Palestinian President Abbas meets with a U.S. congressional delegation earlier this month.(Thaer Ganaim/PPO via Getty Images)

Last week, Daniel L. Byman and Charles King published a fascinating op-ed about “phantom states,” territories that in many ways resemble fully sovereign states—holding elections, fielding armies, claiming autonomy—but that are in fact not internationally recognized, usually disputed, and as a result easy kindling for conflicts among other, actually existing countries. Byman and King identify Taiwan, which is not a U.N. member-state, as the ideal phantom state from the perspective of international diplomacy; for less perfect ones, they prescribe a course of “reform rather than focusing exclusively on seeking statehood.”

A more idiosyncratic example of a phantom state that they cite is, of course, “the Palestinian territories.” Byman, in particular, a professor at Georgetown and director of research at Brookings’ Saban Center for Middle East Policy and the author of the forthcoming A High Price: The Triumphs and Failures of Israeli Counterterrorism, is familiar with the specifics of that phantom state. I spoke to him yesterday—our August schedules prevented a more immediate conversation—about where the Palestinian territories fit into his and King’s rubric and what that means for their statehood drive at the United Nations.

What makes the Palestinian territories different from other phantom states?
The Palestinian Territories to me are unusual because of the incredible degree of international attention they get. No one could say this issue doesn’t get the attention it deserves. And that changes the dynamic.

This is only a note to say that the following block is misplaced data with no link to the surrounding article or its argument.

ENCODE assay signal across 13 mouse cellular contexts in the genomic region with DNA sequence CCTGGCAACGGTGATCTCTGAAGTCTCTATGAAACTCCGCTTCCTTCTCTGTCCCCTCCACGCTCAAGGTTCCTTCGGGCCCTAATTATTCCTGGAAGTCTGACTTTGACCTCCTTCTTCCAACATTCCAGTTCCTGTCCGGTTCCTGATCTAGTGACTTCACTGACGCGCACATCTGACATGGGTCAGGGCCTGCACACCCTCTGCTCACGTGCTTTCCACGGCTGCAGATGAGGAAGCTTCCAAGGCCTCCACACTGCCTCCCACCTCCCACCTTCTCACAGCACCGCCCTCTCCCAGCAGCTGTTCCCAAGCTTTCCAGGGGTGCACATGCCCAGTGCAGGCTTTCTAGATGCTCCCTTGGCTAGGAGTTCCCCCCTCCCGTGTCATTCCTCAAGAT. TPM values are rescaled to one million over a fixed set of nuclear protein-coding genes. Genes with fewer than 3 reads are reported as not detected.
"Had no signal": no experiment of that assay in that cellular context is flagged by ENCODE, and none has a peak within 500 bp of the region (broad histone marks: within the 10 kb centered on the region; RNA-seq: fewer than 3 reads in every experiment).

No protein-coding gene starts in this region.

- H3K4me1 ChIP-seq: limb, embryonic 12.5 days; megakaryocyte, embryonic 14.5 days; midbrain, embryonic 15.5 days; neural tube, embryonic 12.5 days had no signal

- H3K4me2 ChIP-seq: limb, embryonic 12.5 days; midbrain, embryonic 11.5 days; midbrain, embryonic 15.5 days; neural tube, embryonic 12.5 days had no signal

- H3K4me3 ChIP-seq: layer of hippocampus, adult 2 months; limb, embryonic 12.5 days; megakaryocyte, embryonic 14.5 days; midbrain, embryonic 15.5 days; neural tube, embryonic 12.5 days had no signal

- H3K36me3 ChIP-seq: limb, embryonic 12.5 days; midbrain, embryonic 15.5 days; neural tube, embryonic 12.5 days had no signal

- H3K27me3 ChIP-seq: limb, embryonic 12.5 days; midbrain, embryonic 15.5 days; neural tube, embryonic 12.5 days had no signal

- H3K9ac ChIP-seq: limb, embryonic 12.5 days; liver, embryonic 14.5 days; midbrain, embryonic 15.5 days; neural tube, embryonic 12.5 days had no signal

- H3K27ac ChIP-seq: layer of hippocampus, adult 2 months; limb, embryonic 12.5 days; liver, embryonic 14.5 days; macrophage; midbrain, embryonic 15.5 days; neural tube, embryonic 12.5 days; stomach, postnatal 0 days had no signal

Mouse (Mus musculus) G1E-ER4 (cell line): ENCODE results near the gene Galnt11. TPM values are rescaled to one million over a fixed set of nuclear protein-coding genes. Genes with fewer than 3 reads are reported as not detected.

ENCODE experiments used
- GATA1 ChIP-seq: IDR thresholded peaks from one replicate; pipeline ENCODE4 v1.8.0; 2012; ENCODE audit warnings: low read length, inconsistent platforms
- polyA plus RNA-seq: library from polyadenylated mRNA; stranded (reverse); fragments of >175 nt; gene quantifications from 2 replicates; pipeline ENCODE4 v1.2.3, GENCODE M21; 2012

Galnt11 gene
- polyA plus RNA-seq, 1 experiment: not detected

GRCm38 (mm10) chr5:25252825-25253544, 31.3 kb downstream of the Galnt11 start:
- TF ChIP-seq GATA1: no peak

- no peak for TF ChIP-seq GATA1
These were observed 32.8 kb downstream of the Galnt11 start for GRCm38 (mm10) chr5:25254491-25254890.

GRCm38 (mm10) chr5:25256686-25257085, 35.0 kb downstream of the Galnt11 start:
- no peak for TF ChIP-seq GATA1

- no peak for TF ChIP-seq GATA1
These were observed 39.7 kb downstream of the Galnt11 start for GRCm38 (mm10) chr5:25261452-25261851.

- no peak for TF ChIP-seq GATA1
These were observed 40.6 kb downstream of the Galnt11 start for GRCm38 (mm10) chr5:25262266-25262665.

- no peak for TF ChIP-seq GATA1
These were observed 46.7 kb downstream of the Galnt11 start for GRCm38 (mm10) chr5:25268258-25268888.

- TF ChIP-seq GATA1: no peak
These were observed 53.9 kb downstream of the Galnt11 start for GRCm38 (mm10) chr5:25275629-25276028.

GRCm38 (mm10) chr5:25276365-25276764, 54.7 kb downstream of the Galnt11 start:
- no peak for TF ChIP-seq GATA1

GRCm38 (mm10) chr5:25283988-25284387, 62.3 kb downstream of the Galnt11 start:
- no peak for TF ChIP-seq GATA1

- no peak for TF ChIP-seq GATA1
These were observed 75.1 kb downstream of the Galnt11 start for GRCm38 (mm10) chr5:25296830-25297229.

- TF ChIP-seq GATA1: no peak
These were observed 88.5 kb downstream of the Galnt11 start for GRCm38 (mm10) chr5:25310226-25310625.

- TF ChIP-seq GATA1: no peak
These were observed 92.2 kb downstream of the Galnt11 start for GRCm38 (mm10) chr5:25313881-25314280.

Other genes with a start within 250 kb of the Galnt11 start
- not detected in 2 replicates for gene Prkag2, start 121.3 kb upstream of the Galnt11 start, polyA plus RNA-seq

One thing that is quite different is that Palestinian sovereignty is more political than military when compared to other areas.

Should Gaza and the West Bank be, in effect considered two different phantom states?
Maybe it’s happened—for five years now, they’ve been two states.

In what ways are they very much like the other phantom states?
A lot of the Hamas economy until recently, even today, comes from smuggling, and there’s an illegality to it that is accepted by Israel. So you have some of these things that do apply.

What should this phantom state currently be doing?
There’s more than one answer depending on which you’re talking about—the West Bank or Gaza. In the West Bank, what Salam Fayyad has been doing is important, because it’s institution-building. So if and when there’s statehood, they’ll be ready for it. That’s a huge thing to me. That should be applauded and encouraged. Fayyad has focused on the parts he can focus on.

But there’s a second half, which is political, and it’s an authoritarian state.

Yitzhak Rabin had a line about: Wouldn’t it be great, because they can fight terrorism without an Israeli high court and human rights organizations? It sounds good, but Israel paid the price of exactly that—they had a very bad government that had all these pathologies that really showed up in peacemaking. On the West Bank today, you need Fayyad, but you also want more political accountability.

Given that you prize internal reform over statehood—or at least until there is enough reform that statehood becomes a good idea—what do you make of the Palestinian Authority’s plans to seek some sort of upgrade at the United Nations next month?
Phantom states try to do this—grasp onto any trappings of international legitimacy. What makes the Palestinians unusual is they actually have a shot. If Abkhazia did this, they’d be laughed out of the U.N.

The question is, what happens in October? So you have September. What happens in October?

Israel might have messed this up politically, in that they made this a big deal. They could have said, ‘Oh boy, another anti-Israel resolution passes at the U.N.’ They really kind of made it into a big deal, which changed the politics of it. But in a couple months, I don’t think much will have changed.

The Phantom Menace [NYT]